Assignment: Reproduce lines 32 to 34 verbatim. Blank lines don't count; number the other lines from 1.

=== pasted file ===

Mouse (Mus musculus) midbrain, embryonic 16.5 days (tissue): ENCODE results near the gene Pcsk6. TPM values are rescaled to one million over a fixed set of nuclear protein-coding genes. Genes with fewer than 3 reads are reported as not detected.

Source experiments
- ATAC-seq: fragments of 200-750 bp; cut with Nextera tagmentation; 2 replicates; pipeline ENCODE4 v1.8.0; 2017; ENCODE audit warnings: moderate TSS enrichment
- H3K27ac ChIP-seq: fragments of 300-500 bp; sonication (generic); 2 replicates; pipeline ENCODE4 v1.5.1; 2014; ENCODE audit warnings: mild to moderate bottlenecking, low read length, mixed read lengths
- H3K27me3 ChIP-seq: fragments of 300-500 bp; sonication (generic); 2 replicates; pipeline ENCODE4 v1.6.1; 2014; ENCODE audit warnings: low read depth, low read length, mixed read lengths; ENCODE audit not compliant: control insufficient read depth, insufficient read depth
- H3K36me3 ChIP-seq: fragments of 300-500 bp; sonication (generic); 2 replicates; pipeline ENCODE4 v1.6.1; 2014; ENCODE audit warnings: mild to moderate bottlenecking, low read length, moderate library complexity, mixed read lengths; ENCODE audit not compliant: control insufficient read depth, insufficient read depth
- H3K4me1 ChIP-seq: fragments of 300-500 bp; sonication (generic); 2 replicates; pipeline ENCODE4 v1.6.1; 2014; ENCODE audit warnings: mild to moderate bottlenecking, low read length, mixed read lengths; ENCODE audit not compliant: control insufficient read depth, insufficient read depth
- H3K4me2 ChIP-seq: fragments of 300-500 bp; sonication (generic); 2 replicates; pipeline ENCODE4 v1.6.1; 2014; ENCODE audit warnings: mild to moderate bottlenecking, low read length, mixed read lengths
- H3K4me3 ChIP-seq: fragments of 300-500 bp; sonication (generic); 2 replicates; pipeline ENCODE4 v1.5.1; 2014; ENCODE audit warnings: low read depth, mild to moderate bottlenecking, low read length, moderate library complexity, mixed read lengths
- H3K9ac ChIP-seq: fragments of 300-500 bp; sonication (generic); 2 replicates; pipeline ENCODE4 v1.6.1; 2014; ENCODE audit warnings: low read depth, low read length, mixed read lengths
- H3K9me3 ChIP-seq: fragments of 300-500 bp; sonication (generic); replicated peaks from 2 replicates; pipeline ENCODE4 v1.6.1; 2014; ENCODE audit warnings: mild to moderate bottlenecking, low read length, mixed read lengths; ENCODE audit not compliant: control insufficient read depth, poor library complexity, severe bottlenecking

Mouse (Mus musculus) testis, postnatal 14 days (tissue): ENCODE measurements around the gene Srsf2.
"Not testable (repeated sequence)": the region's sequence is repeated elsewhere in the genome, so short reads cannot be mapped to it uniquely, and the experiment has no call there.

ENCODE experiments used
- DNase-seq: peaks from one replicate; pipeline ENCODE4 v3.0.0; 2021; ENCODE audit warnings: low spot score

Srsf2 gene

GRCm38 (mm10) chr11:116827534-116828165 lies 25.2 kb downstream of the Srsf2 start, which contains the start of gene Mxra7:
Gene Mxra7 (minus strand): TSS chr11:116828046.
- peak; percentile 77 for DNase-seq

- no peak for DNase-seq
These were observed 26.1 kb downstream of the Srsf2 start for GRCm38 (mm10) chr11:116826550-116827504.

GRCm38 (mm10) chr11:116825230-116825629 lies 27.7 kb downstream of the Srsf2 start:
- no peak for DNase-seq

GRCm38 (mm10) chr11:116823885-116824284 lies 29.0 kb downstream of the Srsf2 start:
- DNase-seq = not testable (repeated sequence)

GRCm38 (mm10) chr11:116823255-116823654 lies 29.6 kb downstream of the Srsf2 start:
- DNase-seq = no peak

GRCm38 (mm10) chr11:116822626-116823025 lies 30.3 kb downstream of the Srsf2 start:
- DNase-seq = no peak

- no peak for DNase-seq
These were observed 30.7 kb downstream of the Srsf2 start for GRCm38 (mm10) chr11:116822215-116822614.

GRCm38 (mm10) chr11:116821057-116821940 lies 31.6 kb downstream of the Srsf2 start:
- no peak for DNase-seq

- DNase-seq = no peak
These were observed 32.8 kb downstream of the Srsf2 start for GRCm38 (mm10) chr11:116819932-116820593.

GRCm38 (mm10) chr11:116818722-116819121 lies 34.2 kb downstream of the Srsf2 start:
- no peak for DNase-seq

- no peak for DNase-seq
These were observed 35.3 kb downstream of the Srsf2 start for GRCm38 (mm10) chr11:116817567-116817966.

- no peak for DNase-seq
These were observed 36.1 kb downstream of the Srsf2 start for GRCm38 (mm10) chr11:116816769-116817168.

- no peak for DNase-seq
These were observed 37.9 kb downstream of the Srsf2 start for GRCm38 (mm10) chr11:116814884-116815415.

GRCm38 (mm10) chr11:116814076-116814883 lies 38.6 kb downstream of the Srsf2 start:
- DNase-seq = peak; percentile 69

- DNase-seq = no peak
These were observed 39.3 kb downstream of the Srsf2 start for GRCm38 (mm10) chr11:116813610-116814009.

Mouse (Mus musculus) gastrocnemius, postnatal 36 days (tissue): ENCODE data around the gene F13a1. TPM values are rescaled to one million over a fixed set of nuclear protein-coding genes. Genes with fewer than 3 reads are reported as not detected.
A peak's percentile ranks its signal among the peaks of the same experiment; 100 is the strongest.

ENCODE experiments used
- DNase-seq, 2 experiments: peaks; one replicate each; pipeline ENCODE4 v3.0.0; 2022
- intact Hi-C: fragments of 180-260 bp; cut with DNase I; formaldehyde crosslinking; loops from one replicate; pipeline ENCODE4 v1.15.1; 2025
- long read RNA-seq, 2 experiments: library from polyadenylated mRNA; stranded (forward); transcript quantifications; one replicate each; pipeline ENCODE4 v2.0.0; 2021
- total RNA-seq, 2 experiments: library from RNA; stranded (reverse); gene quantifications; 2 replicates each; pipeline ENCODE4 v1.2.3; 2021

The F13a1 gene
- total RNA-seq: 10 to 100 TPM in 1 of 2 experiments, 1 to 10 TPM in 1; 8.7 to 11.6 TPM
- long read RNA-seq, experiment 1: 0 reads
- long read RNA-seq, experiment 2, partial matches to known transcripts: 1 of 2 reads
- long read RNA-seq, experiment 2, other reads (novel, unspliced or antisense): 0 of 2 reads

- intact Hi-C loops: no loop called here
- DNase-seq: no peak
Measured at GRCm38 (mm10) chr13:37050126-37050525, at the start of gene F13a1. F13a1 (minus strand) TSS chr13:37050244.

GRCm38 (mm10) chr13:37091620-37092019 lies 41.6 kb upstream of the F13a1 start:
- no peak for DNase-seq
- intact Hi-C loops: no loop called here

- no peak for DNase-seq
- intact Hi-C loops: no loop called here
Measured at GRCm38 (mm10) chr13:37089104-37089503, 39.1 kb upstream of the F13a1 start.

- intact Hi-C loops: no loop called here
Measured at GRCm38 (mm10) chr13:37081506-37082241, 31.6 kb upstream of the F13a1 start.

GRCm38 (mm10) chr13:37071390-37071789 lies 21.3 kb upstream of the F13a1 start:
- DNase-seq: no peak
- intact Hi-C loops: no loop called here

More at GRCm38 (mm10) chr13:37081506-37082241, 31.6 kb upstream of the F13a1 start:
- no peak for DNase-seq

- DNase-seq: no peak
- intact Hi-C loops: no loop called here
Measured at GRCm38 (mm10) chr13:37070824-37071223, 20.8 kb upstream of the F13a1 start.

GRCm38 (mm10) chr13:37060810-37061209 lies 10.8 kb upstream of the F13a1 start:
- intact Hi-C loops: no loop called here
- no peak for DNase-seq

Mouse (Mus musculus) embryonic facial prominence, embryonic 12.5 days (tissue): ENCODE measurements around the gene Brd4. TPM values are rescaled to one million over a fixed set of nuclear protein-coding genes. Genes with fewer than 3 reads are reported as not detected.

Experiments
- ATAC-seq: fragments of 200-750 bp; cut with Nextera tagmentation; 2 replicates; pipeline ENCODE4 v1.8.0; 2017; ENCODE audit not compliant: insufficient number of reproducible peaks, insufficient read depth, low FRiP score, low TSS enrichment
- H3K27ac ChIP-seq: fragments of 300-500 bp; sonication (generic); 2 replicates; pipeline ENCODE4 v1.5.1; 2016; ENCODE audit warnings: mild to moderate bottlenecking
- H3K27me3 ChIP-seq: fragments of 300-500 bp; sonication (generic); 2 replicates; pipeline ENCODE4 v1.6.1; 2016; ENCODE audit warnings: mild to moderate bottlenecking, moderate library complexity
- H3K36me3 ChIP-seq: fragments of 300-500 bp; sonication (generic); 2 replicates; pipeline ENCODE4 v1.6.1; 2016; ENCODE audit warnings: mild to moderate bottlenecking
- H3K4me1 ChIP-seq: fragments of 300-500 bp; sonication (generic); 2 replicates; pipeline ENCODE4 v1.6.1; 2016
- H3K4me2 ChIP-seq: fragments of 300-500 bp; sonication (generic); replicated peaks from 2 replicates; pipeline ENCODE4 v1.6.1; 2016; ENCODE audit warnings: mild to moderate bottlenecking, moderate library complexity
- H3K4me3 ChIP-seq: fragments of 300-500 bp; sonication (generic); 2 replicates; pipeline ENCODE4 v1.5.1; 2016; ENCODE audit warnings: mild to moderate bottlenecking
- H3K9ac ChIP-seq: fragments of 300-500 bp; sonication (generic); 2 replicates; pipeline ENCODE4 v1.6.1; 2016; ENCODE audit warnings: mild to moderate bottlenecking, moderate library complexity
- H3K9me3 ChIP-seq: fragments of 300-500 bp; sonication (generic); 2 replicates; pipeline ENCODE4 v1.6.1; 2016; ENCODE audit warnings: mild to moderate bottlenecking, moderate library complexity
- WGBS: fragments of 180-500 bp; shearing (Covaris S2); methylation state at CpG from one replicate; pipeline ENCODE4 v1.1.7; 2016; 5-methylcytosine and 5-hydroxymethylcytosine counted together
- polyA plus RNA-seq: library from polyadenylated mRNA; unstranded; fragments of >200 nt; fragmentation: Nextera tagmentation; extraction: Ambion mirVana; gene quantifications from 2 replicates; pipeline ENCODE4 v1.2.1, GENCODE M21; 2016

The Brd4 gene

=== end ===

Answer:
GRCm38 (mm10) chr11:116821057-116821940 lies 31.6 kb downstream of the Srsf2 start:
- no peak for DNase-seq

- DNase-seq = no peak